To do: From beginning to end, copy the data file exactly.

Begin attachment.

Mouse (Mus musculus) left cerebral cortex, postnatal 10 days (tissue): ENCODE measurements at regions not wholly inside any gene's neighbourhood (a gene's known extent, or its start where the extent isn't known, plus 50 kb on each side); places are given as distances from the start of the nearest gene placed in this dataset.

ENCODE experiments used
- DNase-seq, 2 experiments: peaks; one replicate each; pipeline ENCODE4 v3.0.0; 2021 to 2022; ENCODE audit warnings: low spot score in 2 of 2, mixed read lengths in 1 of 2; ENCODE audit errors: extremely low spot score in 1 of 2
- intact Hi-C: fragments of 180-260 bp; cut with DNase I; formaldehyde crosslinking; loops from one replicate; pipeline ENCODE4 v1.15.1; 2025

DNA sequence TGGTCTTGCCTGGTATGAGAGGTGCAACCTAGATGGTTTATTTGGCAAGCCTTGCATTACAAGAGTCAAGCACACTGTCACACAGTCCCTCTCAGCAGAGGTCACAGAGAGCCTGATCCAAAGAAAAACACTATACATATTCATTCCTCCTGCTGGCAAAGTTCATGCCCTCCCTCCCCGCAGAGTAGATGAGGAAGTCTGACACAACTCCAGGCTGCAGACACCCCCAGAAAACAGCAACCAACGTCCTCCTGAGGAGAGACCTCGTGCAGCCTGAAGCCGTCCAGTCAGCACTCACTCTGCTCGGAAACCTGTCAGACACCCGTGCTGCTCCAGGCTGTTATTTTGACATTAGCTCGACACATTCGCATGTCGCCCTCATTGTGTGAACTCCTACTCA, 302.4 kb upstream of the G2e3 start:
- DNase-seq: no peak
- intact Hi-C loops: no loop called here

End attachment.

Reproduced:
Mouse (Mus musculus) left cerebral cortex, postnatal 10 days (tissue): ENCODE measurements at regions not wholly inside any gene's neighbourhood (a gene's known extent, or its start where the extent isn't known, plus 50 kb on each side); places are given as distances from the start of the nearest gene placed in this dataset.

ENCODE experiments used
- DNase-seq, 2 experiments: peaks; one replicate each; pipeline ENCODE4 v3.0.0; 2021 to 2022; ENCODE audit warnings: low spot score in 2 of 2, mixed read lengths in 1 of 2; ENCODE audit errors: extremely low spot score in 1 of 2
- intact Hi-C: fragments of 180-260 bp; cut with DNase I; formaldehyde crosslinking; loops from one replicate; pipeline ENCODE4 v1.15.1; 2025

DNA sequence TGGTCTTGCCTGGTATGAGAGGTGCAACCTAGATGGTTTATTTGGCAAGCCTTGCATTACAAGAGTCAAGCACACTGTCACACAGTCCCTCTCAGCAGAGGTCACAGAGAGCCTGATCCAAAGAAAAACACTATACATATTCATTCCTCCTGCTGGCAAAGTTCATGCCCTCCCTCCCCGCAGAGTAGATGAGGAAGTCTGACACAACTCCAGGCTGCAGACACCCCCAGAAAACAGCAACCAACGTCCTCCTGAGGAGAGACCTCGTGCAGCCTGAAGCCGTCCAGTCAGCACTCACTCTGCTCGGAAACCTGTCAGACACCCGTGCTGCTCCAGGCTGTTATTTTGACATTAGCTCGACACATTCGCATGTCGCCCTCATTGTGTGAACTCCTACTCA, 302.4 kb upstream of the G2e3 start:
- DNase-seq: no peak
- intact Hi-C loops: no loop called here